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For Better Workouts, Head for the Hills

Science News1 reported on a study by the American Heart Association that shows hiking in the mountains is good for you.  Experiments on people hiking in the Austrian Alps showed that going uphill, the body improves the processing of fats called triglycerides, and walking downhill improves the processing of glucose sugar.  45 volunteers who were […]

Monkeys Have No Ear for Music

Consonance and dissonance have no meaning to monkeys, studies have shown.  Nature Science Update reported on experiments on cotton-top tamarins showing that, unlike humans, they do not find consonant tones more pleasing than dissonant ones. “If you want to look at the evolution of music it’s important to do these types of studies,” says Laurel […]

Haeckel Vindicated?  Parathyroid Glands from Gills?

“Human gland evolved from gills” trumpeted a BBC News science article without apology.*  It gives uncontested press to a team from King’s College that is claiming the human parathyroid glands evolved from gills.  This is claimed on the basis that they have similar functions (calcium regulation) and are located in the neck region.  Fish have […]

Did Language Evolve by Natural Selection?

In the Oct 14 issue of Nature,1 Gary Marcus (Dept. of Psychology, New York University) appears conflicted about how human language arose.  He wants to attribute it to a Darwinian process: If, as François Jacob famously argued, evolution is like a tinkerer who builds something new by using whatever is close at hand, then from […]

Adult Stem Cells Continue to Work Miracle Cures

Chalk up two more amazing successes for adult stem cells (not derived from human embryos, like the controversial ES stem cells): 1. Blindness:  The BBC News reported that stem cells from the back of the eyeball might be able to restore sight to those afflicted with macular degeneration, a leading cause of blindness. 2. Parkinson’s […]

Disembodied Brain Flies Jet Aircraft

Researchers at University of Florida claim to have connected rat brains neurons in a dish to electrodes, which learned to run an F22 flight simulator. We can’t speak to the validity of this claim or its interpretation, but what stands out in the article is the awe over the computational abilities of the human brain: […]

Ghost of Hitler Still Haunts Western Medicine

“During the 1930s, the German medical establishment was admired as a world leader in innovative public health and medical research.  The question we want to examine is: ‘How could science be co-opted in such a way that doctors as healers evolved into killers and medical research became torture?’”  The question was posed by Dr. Alan […]

Your Brain Hums While Idling

Your brain is 100% occupied when watching and concentrating on things, and still processing at 80% in the dark when idle, say researchers at University of Rochester.  Opening your eyes only adds 20% more brain activity to the 80% while in neutral.  The amount of neural processing going on in idle mode surprised the researchers.  […]

Another Thing to Worry About: Synthetic Biology

Philip Ball is no alarmist, but as consultant editor of Nature,1 he had sobering words last week about things that could go wrong in the new field of synthetic biology, where scientists are tinkering with cells to create artificial life forms: The expanding toolbox of ways to re-engineer microbes – and even construct new ones […]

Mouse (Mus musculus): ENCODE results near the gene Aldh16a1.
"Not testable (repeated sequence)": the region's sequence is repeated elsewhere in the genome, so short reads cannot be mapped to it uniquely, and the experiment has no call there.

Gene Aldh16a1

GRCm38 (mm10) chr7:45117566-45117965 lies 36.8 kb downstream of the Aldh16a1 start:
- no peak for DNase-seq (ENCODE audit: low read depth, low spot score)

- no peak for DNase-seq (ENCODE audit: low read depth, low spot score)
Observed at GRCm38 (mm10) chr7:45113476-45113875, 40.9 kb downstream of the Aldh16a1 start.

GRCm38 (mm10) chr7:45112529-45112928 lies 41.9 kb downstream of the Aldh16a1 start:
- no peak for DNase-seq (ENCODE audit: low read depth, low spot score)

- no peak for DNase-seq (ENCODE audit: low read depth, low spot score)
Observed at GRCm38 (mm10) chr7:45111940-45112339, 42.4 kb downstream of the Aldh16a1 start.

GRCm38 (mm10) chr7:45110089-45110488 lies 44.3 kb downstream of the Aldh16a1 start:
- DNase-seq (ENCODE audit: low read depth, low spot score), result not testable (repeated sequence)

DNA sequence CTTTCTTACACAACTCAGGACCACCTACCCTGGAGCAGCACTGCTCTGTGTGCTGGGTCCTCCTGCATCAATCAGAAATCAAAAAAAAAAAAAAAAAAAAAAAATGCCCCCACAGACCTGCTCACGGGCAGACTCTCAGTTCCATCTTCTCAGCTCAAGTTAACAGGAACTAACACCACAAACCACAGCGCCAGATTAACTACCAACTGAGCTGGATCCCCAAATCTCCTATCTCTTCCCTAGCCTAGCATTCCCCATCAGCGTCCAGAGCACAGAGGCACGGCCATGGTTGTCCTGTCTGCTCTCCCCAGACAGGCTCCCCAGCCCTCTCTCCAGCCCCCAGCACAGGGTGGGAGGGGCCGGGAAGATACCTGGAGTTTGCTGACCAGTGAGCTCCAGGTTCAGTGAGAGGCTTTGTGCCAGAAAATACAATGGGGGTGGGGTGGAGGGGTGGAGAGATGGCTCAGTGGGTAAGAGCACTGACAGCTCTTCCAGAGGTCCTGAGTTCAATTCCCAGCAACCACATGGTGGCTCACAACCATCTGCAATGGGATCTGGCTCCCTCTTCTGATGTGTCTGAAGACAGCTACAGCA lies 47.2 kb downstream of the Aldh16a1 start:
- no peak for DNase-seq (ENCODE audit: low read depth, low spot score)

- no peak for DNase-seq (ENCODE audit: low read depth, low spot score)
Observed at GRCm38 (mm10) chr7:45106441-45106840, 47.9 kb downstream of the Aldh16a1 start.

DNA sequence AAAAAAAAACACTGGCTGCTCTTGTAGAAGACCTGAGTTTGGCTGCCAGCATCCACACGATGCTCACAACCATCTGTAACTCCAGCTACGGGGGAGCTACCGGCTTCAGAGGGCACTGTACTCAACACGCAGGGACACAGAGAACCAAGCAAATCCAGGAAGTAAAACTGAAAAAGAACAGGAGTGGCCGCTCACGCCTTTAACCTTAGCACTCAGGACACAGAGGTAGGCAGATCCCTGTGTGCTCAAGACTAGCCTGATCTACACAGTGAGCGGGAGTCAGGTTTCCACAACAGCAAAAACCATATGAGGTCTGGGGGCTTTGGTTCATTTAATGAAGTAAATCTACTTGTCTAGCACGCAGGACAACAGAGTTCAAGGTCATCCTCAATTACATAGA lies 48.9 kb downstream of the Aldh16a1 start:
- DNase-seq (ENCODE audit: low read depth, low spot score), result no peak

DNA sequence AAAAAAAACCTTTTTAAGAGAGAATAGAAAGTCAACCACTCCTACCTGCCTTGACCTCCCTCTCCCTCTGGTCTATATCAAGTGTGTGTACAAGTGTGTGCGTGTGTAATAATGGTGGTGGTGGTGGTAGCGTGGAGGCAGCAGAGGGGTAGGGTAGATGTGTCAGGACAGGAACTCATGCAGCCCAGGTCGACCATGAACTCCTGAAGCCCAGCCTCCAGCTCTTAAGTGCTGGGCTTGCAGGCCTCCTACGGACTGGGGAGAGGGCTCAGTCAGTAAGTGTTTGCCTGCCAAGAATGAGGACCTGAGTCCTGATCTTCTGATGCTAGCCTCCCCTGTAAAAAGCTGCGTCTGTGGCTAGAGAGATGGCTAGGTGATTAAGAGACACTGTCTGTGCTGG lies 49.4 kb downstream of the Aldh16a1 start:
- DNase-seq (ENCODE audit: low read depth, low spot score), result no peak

Burnt Bridges, Brownian Ratchets, and Self-Propelled Motors Keep Skin Young Looking

Rock climbers and cavers are familiar with mechanical devices called ascenders that enable them to climb ropes safely and easily.  Ascenders slide up the rope in one direction, but latch onto it tightly when pulled the other direction.  Now imagine the ascender by itself, hanging on the rope, in a flurry of winds blowing in […]

Your Eyes Have Automatic Light Meters

Every pupil knows that pupils constrict in bright light and dilate in dim light, but how?  Physiologists had assumed the retina signalled the iris muscles, but now it appears there is an independent mechanism in the iris itself, at least in birds, and probably in mammals, too.  A report in EurekAlert summarizes a finding from […]

New Treatment for Hyperactivity: Nature Walks

Hiking in the woods seems to alleviate ADHD, say two researchers from University of Illinois, in two studies mentioned briefly in Science News.1  The article begins, “Does spending more playtime amid greenery improve behavior in children with attention-deficit hyperactivity disorder?” (emphasis added).  Apparently, yes.  The setting, not just the activity, is part of the equation, […]

Bless Your Heart: Exercise for Senior Vitality

A study from UT Southwestern Medical Center at Dallas confirms what we all should know but need to be reminded of frequently: that prolonged, sustained exercise can build up the heart at any age, and provide insurance against heart failure.  The summary on EurekAlert warns, “a sedentary lifestyle, in addition to aging, puts older people […]

Natural Selection Demonstrated in European Heart-Disease Gene?

Stephen Wooding (U. of Utah) is elated.  He sees an “exciting trend” in genetic research that might, finally, demonstrate positive natural selection acting on a gene with a clear phenotypic effect (measurable outward benefit).  Writing in the Sept. 7 Current Biology,1 he mentions a few recent papers suggesting this connection, but focuses particularly on one […]

What Would a Man Born Blind See With New Eyes?

The Bible records an instance of a man born blind miraculously healed, who was immediately able to walk and recognize things.  Scientists had doubted whether a blind person suddenly able to see would understand the world of vision at all, or be able to make any sense of his new sense.  Then a real world […]
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